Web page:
Things have moved on and we got loads accomplished but…
If you’re one of the 30%+ of the CMS market that makes use of WordPress then I wonder in case you’re starting to view WordPress as the SAP of CMSs. I mean that both in a superb and bad manner. Let’s study what this indicates.
WordPress and SAP – similar?
Owning an oversized chew of a market is often a sign of success and right here, each SAP and WordPress can rightly claim leadership of their domains throughout multiple measures.
SAP started out the existence as a machine that was designed to run your business processes – or as a substitute for your backend administration tactics. It has considering grown to be something on which you may (at a stretch) run most of your digital commercial enterprise. WordPress commenced lifestyles as a blogging platform that morphed into a sort-of CMS. With the proper plugins and extensions, WordPress will be the hub of your digital enterprise in some properly-defined eventualities. Anything media associated as an example is a wonderful candidate.
Both systems are particularly configurable and customizable. In SAP’s case, this has established to be something clients love but which is starting to come below query as clients are searching for easier answers to not unusual issues. The identical is taking place – as a minimum for me – with WordPress. On the one hand, I love that our dev crew can do pretty plenty whatever we want functionally however now, both getting there and preserving the entirety afloat is beginning to become tricky for a few, however now not all the reasons that you may practice to SAP structures.
Once clients understood what SAP can do, many of those identical clients spent, and preserve to spend, vast amounts of IT greenbacks building and refining their SAP landscapes. WordPress is a bit one of a kind. If you’re starting small then you can get away with pretty a great deal the whole lot off the shelf (OTS), both free or industrial (FOTS or COTS.) But the moment you scale, matters take a quantum jump in complexity.
In our panorama, for example, we’ve got some ‘should have’ capability that became, in the beginning, a chunk of FOTS which our developers hacked approximately to a restrained diploma. We’ve gradually delivered or changed a few functionalities for sound commercial reasons but the end result is we have something that is taking an increasing number of sources to preserve in place of innovating. Sound acquainted?
It seems that the code we’re using has now not reached give up of life however it sure as heck wishes refactoring before it sinks us overall performance wise.
Gentle giant or indignant monster?
It would be easy for me to point the finger at WordPress (and its merry band of open supply devotees) to say that open supply may be extremely good however in this example, it’s more just like the Wild West. There are all kinds of crappy code that our devs must push through an increasingly more onerous testing system before releasing it to production. Even while it’s COTS functionality run off a far-flung server that’s no longer on our offerings infrastructure.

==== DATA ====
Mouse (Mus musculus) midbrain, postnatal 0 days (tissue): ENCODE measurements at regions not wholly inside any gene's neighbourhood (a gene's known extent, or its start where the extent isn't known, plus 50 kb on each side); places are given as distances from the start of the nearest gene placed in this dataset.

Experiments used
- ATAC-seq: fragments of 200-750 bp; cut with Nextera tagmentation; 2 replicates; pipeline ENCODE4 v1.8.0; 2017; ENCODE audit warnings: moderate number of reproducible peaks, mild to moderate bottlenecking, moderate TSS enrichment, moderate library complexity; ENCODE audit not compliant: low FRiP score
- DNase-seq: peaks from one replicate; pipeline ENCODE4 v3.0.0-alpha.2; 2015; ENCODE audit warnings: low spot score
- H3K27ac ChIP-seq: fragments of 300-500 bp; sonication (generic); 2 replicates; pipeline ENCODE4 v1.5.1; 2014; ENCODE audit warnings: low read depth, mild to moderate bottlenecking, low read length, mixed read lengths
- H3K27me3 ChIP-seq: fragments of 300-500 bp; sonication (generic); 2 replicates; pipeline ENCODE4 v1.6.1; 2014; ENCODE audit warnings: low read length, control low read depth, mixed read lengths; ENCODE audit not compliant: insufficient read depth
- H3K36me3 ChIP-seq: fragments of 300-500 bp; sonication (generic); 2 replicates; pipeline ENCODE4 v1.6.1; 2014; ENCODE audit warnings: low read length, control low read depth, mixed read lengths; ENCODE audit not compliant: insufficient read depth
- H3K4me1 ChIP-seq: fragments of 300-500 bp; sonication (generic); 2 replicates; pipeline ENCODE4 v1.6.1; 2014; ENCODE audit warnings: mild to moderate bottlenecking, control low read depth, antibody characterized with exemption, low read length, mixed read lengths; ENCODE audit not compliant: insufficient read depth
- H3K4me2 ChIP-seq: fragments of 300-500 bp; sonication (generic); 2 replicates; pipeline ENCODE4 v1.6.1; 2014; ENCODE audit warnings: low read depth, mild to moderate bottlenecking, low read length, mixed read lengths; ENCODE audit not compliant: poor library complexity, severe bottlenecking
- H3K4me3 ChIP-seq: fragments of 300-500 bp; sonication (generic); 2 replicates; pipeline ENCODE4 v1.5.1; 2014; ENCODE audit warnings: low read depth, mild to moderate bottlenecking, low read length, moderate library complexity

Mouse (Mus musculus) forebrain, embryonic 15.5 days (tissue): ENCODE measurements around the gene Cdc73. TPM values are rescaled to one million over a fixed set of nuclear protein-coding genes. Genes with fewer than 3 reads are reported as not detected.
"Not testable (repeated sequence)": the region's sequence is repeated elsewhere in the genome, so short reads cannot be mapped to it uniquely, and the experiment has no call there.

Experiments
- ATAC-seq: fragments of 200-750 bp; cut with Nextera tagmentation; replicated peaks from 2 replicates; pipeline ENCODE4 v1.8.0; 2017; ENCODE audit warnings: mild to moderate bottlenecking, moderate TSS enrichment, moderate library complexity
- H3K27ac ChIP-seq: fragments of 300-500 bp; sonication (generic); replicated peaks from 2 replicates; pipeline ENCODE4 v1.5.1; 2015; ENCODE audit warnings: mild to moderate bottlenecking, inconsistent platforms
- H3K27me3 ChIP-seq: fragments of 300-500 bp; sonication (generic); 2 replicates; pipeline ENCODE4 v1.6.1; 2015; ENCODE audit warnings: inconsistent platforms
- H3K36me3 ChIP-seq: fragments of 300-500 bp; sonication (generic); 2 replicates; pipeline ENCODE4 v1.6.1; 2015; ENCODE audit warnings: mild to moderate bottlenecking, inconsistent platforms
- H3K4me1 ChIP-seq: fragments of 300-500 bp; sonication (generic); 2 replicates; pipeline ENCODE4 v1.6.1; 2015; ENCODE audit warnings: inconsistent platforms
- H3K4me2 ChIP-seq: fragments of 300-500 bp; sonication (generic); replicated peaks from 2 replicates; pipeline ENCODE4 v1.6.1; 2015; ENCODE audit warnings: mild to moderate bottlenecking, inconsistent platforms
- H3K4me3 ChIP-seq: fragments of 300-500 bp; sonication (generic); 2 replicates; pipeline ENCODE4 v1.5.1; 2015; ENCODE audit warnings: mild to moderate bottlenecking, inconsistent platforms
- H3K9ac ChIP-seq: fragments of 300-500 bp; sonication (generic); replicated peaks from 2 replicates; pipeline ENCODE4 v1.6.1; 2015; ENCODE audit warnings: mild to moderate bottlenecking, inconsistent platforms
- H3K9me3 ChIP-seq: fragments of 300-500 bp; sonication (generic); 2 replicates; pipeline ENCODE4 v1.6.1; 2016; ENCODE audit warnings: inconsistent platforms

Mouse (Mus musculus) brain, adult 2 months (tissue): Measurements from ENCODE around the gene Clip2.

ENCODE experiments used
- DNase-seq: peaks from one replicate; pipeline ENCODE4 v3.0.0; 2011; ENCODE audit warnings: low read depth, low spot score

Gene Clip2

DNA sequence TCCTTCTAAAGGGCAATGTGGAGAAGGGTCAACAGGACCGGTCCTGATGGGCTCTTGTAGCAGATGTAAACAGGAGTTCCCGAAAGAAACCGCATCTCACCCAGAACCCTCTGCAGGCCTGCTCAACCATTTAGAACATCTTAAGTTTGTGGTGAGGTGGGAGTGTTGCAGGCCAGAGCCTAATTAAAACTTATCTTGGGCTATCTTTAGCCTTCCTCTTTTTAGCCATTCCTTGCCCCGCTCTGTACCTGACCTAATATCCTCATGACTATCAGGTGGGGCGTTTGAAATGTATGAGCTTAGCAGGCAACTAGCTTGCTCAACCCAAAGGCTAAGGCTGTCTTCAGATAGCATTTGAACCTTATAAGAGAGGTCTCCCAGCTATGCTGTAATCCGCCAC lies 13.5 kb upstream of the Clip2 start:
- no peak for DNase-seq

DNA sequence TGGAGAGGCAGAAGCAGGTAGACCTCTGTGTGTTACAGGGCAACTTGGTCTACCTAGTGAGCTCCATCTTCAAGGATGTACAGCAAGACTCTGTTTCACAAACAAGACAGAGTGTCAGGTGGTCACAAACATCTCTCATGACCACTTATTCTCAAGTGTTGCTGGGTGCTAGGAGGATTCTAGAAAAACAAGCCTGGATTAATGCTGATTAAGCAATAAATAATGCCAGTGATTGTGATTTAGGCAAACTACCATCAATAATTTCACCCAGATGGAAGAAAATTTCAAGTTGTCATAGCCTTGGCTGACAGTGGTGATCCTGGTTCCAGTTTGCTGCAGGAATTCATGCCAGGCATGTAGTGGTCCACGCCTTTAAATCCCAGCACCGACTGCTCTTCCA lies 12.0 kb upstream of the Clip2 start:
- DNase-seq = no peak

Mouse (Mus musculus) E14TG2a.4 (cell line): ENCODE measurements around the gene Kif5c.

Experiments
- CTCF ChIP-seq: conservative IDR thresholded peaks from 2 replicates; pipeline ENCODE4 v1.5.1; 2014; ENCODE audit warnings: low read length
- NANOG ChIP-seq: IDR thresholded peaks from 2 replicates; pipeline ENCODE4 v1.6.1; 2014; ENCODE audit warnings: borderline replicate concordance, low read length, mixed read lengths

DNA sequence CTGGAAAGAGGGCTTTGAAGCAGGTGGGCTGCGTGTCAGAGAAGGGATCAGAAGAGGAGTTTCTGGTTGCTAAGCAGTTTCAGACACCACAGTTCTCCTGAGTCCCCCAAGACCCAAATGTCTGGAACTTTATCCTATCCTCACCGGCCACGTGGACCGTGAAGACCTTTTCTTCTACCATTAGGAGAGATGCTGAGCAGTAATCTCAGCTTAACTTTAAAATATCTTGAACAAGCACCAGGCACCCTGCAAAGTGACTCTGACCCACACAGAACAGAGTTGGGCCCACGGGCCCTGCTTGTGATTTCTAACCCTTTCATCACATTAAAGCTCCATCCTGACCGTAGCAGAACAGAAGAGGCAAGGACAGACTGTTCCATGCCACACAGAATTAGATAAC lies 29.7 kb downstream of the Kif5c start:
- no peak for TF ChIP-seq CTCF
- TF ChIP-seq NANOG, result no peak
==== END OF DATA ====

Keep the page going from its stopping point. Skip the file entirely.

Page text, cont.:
But then we have seen some really poor practices from a few well-known plugin clothing which are hitting our servers at a fee that’s now not like a DDoS attack. From an electronic mail I got to these days from our factor man or woman at DevriX, our favored WP guide, build and take a look at partner:
Blacklisting some malicious DDoS calls to our AJAX engine, i.E. Blocking off a few regarded hacky tries hitting non-cached pages
Blocking the subsequent set of user retailers. SEMrush and Moz appear to be extremely demanding, they hit the web page hundreds of instances consistent with hour, and move slowly random pages, i.E. A few are vintage and not in the recent cache pool (as a consequence triggering non-cached requests).
Trying to smooth up a number of the third birthday party calls inside the dashboard to Contextly, CoSchedule, and others that show up inside the Add Post screen in New Relic. They happen too frequently and too frequently, I opened the dashboard yesterday and noticed 18 calls from CoSchedule and Contextly on an unmarried screen in “Add Post” on a web page load which turned into WTF?
Not excellent is it?
And that’s only a half of it. There’s an awful lot greater.
We can resolve a number of those problems by way of in reality killing off the capability that causes issues but then what? In our case, we have some solutions but it begs the query – has that first-rate toolkit of components aka WordPress turns out to be too unwieldy for the time, attempt and money our dev team is spending when we might be innovating towards our subsequent-gen enterprise version?
For its part, WordPress is due to launch an essentially new edition of its CMS beneath the codename Gutenberg which, it thinks, will make life much better for people who want to look WordPress turn out to be a modern CMS. The jury is properly and definitely out on that one. In SAP land we see similar conversations with many customers divided over whether or not a flow to S/4HANA is the path to the future which ought to be adopted now.
My evaluation between SAP and WordPress is incomplete and, some will argue, irrelevant because they satisfy special purposes. I ward off saying – as do SAP customers – that WordPress is embedded and, I’d say imperative to the transport of our business version.
To that volume, I apprehend the torn and angst pushed nature of the decisions colleagues in the enterprise area take after they examine their SAP landscapes.
And – one of the claimed benefits of S4/HANA is decreased database size which interprets to better performance. You can do the same with WordPress but it’s miles a formidable step because it means dumping antique content material. Hmm…